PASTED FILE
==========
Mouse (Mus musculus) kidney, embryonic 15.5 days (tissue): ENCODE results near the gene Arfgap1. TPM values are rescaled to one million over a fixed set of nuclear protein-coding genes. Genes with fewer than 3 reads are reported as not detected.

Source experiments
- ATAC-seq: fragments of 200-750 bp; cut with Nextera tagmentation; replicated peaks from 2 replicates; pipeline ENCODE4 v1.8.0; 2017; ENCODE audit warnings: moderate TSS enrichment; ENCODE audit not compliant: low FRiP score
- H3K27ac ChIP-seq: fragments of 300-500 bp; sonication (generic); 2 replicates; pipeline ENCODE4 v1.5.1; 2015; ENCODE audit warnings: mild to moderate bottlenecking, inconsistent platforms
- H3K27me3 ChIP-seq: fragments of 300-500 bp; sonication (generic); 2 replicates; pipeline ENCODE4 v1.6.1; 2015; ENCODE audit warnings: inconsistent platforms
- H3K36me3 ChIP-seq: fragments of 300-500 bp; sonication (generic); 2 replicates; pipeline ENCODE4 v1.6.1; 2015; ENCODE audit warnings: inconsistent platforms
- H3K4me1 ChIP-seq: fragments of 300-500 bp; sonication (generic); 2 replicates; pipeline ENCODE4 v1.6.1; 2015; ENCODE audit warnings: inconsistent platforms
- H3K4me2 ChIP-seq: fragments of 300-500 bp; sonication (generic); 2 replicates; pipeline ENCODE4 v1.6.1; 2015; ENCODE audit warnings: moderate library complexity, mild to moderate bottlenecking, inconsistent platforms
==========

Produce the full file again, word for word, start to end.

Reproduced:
Mouse (Mus musculus) kidney, embryonic 15.5 days (tissue): ENCODE results near the gene Arfgap1. TPM values are rescaled to one million over a fixed set of nuclear protein-coding genes. Genes with fewer than 3 reads are reported as not detected.

Source experiments
- ATAC-seq: fragments of 200-750 bp; cut with Nextera tagmentation; replicated peaks from 2 replicates; pipeline ENCODE4 v1.8.0; 2017; ENCODE audit warnings: moderate TSS enrichment; ENCODE audit not compliant: low FRiP score
- H3K27ac ChIP-seq: fragments of 300-500 bp; sonication (generic); 2 replicates; pipeline ENCODE4 v1.5.1; 2015; ENCODE audit warnings: mild to moderate bottlenecking, inconsistent platforms
- H3K27me3 ChIP-seq: fragments of 300-500 bp; sonication (generic); 2 replicates; pipeline ENCODE4 v1.6.1; 2015; ENCODE audit warnings: inconsistent platforms
- H3K36me3 ChIP-seq: fragments of 300-500 bp; sonication (generic); 2 replicates; pipeline ENCODE4 v1.6.1; 2015; ENCODE audit warnings: inconsistent platforms
- H3K4me1 ChIP-seq: fragments of 300-500 bp; sonication (generic); 2 replicates; pipeline ENCODE4 v1.6.1; 2015; ENCODE audit warnings: inconsistent platforms
- H3K4me2 ChIP-seq: fragments of 300-500 bp; sonication (generic); 2 replicates; pipeline ENCODE4 v1.6.1; 2015; ENCODE audit warnings: moderate library complexity, mild to moderate bottlenecking, inconsistent platforms